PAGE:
Why SLĀV’s Cancellation Was the Right Decision

ARTS, 9 Jul 2018

Rahul Varma - Montreal Gazette

Artists have freedom to express truths and ideas, including uncomfortable and provocative ones, but that freedom must be used ethically.

Protestors demonstrate against SLAV outside the Théâtre du nouveau monde in Montreal on Tuesday June 26, 2018. Allen McInnis / Montreal Gazette

5 Jul 2018 – All artists have freedom to express truths and ideas, particularly uncomfortable truths and provocative ideas; artists have the freedom to learn about cultures and stories other than their own. They should not, however, have the freedom to discriminate, distort and exploit colonial histories.

Cultural freedom is sacred, but it is essential to behave ethically in exercising that freedom. And ethical considerations do not permit the production of a show about black slavery without an equitable participation of black people. In the case of SLĀV, a theatrical odyssey centred on the songs of African-American slaves and forced labourers, directed by iconic techno-artist Robert Lepage and starring celebrated singer/musical director Betty Bonifassi, no such ethics were respected.

In the face of protests and mounting criticism, the Montreal International Jazz Festival finally made the right decision, and announced Wednesday that the remaining performances of the show were cancelled.

That SLĀV would spark justified outrage should have been predictable. The production whitewashes a deeply troubling African-American history in the name of artistic freedom. It is an act of cultural appropriation — nothing new for Lepage, who has time and again proven himself a pro at it, as seen in shows like The Dragons’ Trilogy and Zulu Time, and in his continued practice of colour-blind casting that seems to privilege white actors to play non-white characters.

It should be said that for SLĀV, Lepage and Bonifassi did consult with Aly Ndiaye (also known as Webster), a black hip-hop artist and historian. He strongly stressed the importance of hiring black actresses to play black characters.

The songs of SLĀV were those sung by enslaved Africans mourning for lost loved ones under extraordinarily punishing circumstances. Yet, to the exclusion of black artists, Bonifassi was in the lead role and four of the six of the show’s other performers were white actresses, singing slave songs and picking cotton. Their very presence onstage was a historical distortion. Lepage and Bonifassi showed no sensitivity to the fact that the songs were embedded in the deeply violent and wounding memory of slavery, racism and oppression. Bonifassi, who says she doesn’t “see colours,” simply professed: “We don’t talk about black and white in the show.” Yet race and colour were central to black slavery.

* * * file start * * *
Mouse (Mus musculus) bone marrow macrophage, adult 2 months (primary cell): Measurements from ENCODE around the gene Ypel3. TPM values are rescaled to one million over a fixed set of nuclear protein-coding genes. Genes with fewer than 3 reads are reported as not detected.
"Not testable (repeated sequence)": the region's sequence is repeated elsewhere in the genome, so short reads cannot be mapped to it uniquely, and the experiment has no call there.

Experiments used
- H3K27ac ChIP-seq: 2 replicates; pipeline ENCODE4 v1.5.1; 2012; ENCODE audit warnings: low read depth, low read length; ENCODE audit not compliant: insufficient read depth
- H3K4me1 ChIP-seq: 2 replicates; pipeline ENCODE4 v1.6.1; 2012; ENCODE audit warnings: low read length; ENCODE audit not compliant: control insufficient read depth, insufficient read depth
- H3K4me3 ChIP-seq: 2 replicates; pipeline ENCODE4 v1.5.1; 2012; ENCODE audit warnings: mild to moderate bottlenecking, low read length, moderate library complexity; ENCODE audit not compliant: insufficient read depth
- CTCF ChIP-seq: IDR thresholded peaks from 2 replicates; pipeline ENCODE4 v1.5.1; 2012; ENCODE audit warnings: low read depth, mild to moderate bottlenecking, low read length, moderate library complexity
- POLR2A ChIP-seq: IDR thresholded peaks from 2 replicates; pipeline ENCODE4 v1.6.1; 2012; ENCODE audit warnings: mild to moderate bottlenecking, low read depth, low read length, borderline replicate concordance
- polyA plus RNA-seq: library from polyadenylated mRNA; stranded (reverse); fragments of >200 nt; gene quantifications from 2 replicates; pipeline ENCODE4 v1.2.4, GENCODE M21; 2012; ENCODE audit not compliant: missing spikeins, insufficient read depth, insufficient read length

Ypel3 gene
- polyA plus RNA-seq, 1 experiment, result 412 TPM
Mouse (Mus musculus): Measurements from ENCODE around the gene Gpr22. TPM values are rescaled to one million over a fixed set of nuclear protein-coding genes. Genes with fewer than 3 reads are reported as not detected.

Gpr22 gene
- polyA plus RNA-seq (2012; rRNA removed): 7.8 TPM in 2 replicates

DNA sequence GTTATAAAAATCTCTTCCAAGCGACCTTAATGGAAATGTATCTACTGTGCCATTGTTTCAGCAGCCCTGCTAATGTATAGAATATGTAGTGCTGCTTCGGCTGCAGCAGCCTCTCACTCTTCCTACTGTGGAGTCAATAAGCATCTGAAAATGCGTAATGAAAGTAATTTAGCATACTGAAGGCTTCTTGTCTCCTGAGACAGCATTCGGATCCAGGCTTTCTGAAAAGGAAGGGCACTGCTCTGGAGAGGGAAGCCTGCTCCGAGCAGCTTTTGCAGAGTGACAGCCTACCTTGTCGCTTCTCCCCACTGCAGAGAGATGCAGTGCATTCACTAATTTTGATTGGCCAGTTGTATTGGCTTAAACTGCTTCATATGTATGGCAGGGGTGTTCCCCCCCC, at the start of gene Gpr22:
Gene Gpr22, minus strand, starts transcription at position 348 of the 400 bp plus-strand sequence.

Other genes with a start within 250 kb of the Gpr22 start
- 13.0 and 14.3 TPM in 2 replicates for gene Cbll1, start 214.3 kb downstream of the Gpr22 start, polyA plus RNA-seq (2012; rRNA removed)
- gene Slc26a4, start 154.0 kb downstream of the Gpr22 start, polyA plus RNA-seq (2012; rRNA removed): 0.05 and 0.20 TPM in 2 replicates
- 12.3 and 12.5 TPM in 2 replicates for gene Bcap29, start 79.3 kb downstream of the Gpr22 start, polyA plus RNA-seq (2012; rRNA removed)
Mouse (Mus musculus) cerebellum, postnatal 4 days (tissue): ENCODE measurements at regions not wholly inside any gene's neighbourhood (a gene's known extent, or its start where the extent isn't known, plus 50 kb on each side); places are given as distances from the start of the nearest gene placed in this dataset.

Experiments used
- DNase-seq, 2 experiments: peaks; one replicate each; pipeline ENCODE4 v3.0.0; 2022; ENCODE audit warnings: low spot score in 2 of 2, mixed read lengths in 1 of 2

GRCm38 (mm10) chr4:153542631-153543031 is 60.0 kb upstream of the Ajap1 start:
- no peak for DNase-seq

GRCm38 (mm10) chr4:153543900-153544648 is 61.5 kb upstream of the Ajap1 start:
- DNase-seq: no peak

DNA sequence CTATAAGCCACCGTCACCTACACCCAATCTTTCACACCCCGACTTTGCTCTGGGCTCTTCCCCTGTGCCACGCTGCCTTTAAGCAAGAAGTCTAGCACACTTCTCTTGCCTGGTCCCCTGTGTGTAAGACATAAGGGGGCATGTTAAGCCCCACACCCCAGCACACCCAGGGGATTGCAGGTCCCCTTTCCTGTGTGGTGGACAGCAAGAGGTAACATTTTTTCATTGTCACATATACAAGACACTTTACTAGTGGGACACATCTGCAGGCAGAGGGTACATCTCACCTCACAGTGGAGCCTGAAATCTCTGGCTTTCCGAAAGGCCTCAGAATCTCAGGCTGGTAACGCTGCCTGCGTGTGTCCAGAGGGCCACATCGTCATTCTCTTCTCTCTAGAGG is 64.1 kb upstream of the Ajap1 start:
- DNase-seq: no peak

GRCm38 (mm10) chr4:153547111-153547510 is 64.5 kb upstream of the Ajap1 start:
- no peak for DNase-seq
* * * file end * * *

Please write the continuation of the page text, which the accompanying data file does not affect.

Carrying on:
Cultural appropriation is not an acceptable way to explore the history of slavery, oppression, migration and mass incarceration. If Bonifassi and Lepage wish to consider these histories, I would invite them to honour, respect and appreciate people of colour as well as contribute to dismantling systemic racism. I do not, however, invite them to use their iconic position to reproduce and maintain oppressive structures.

An alternative to cultural appropriation is cultural exchange, in which people from diverse cultures and colours would come together as different but equal to learn from each other and create art. Such a cultural exchange would transcend colonial history and beliefs as well as transform misconceptions and misrepresentations into truth.

SLĀV isn’t a fictional narrative — it is a show built on artifacts of a people’s suffering, and those people are noticeably absent from the stage. Had Lepage and Bonifassi consulted and actively worked with black artists, beyond their two choir members, SLĀV wouldn’t have been a show of slavery, oppression, migration and mass incarceration. It would have been a show of resistance and liberation.

And this is what Lepage and Bonifassi seem unable to comprehend. In a statement last month, they said, “the history of slavery, belongs first and foremost to those who have been oppressed …. but this history was written by the oppressors as much as by the oppressed, by whites as well as by blacks.” Therein lies colonial ignorance: making equivalence between oppressed and the oppressors as if the oppressed had access to the same means to resist as did their oppressors.

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Rahul Varma is a Montreal playwright and artistic director of Teesri Duniya Theatre.

Go to Original – montrealgazette.com

 

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